The discussion above shows that the section(s) under which an officer will be charged will depend on the role played by the officer in a particular transaction(s), the evidence and policy considerations in operation. What this court finds equally clear is the fact that the creation of a proliferation of offences was not aimed at allowing the state to bring, at the flimsiest excuse, a plethora of counts against accused persons but to ensure that every conceivable situation is taken care of. Accordingly, whereas it is clear that in one transaction one can solicit, accept or obtain gratification, it could never have been intended by the legislature that an officer should be prosecuted separately for accepting, soliciting and obtaining in respect of one transaction. Similarly, one can in one transaction assist in the procurement, execution or promotion of some contract but it could never have been intended that one should therefore be prosecuted on all three heads in respect of one transaction. The following statement of Edmund-Davies, L.J., in R. vs. Harris  2 ALL ER 599 @ G-H is very illuminating:
“[I]t does not seem to this court right or desirable that one incident should be made the subject matter of distinct charges, so that hereafter it may appear to those not familiar with the circumstances that two entirely separate offences were committed. Were this to be permitted generally, a single offence could frequently give rise to a multiplicity of charges and great unfairness could ensue…”
Further, in R. vs. Staton  Crim. L. R 190 it was rightly observed that the shorter and more direct the indictments the better and swifter the process of justice.
It is observed that in the instant case the prosecution has charged the defendant twice on the same facts. That is under both sections 24 and 25 of the CPA in relation to first four counts. With regard to counts five and six the prosecution has, on the same set of facts and under the same section 29(1) (a) of the CPA, charged the defendant twice. What the prosecution has done is against the principles governing prosecution. I am saying this because an impression has been created that the accused is being persecuted and not being prosecuted. Further, charging the defendant under both sections 24 and 25 of the CPA, on the same facts, gives the strong impression that the prosecution is not sure as to which offence the accused committed. In point of fact, one would think that they have done this and then they come to court in the hope that the accused will somehow trip himself in the wide net cast by the charging legislation and get caught on at least one offence. That is bad prosecuting practice that should not be encouraged. As a matter of fact, if what the prosecution has done is allowed then there is going to be unfairness of these proceedings thereby flying in the face of the provisions of Section 42(2)(f) of the Republic of Malawi Constitution. The said Section 42(2)(f) of the Constitution guarantees fair trial to suspects.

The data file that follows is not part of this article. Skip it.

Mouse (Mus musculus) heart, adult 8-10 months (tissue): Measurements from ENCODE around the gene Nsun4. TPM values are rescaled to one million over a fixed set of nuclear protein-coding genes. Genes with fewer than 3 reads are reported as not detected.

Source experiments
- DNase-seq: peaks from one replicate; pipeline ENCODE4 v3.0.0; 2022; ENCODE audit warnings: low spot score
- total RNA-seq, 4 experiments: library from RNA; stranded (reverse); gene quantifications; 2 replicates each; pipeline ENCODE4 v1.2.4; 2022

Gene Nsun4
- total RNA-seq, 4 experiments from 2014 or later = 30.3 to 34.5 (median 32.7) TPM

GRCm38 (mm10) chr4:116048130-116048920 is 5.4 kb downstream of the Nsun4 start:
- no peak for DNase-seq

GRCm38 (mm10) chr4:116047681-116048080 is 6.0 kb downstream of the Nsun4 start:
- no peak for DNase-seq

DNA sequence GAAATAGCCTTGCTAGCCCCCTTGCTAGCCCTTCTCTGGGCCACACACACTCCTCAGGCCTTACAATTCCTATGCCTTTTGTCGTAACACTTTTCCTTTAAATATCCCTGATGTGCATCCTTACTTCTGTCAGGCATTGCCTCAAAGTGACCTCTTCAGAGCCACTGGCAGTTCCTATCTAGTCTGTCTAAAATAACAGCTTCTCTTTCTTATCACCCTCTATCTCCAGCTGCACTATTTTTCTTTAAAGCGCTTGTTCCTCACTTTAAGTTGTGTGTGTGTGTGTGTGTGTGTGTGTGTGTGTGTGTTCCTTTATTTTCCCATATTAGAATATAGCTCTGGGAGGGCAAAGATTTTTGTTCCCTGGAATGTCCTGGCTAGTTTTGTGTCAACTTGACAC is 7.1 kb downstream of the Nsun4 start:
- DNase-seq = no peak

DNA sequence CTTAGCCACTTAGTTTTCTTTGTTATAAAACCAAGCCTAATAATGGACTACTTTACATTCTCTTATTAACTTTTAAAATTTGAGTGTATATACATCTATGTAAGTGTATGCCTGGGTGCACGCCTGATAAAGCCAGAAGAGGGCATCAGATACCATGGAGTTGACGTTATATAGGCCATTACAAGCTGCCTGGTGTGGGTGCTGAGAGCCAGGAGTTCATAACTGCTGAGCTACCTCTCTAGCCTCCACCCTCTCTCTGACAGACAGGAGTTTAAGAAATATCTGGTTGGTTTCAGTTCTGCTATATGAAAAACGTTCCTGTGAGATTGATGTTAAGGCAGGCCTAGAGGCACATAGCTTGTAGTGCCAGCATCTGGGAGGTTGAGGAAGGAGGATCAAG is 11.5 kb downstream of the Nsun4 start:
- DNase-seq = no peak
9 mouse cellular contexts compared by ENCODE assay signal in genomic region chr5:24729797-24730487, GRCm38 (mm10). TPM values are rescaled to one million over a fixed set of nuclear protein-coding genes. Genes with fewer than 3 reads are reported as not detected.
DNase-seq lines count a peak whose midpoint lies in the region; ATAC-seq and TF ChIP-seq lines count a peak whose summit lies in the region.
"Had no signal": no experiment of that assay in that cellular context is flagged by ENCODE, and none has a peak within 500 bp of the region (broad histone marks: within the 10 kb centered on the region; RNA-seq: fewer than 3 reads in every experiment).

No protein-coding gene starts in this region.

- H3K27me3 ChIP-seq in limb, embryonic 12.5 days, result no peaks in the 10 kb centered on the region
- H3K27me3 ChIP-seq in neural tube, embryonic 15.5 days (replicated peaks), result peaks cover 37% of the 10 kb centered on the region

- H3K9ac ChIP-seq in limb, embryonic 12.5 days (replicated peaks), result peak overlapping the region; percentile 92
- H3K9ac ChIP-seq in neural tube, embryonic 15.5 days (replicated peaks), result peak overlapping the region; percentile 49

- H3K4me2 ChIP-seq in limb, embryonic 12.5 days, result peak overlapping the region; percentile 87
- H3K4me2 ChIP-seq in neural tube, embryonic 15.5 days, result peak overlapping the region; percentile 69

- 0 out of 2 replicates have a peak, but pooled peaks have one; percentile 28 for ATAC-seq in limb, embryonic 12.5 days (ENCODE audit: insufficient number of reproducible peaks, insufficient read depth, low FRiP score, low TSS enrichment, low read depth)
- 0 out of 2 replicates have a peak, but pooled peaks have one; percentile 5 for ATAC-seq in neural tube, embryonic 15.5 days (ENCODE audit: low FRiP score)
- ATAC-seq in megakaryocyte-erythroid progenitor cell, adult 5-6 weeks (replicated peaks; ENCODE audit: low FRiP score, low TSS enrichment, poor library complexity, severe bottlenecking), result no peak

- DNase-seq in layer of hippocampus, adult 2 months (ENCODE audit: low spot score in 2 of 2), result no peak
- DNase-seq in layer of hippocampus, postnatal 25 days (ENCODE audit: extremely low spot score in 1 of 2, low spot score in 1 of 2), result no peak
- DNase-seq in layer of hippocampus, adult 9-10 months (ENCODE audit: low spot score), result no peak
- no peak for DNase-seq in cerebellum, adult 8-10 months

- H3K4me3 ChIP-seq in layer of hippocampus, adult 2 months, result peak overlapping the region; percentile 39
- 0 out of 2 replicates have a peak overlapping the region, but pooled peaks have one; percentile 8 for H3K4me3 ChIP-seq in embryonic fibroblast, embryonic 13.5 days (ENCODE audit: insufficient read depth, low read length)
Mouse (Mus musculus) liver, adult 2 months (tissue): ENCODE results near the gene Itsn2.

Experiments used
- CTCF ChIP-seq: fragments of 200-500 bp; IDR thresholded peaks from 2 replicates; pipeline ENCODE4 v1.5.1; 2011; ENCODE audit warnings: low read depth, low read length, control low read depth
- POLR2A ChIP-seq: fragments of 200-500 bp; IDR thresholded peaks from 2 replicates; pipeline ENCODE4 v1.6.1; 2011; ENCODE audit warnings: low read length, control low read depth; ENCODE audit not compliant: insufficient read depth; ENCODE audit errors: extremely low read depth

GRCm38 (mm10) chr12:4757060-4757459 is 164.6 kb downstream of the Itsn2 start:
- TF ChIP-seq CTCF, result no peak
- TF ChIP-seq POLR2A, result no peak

The prosecution should not charge the defendant twice on the same facts: R. vs. Harris (supra.). The stipulation in Section 129 of the CP and EC is also instructive on the observation that it is wrong to charge a defendant twice, under two different sections, on the same factual premise. The state should instead, on one set of facts, make up their mind as to which charge stands the greatest chance of success and proceed accordingly. Or if the state wishes then it may try to charge the accused in the alternative for another of the offences. As a matter of fact, in the Certificate for Summary Procedure Trial, and the charge sheet that was presented to the court below, the state had intimated that other counts would be preferred in the alternative. That approach seems to have been abandoned when the matter was brought before this court for the actual trial of the criminal action. In making this observation I am aware that the law creates various offences on the same facts but the aim, as was said above, was not to allow the state to charge an accused person with a myriad offences but rather to cover every eventuality. The most the prosecution can do is as was put by Chatsika, J., as he then was, in Bvungo vs. Republic 8MLR 349 @ 350 lines 26-34, when he said that: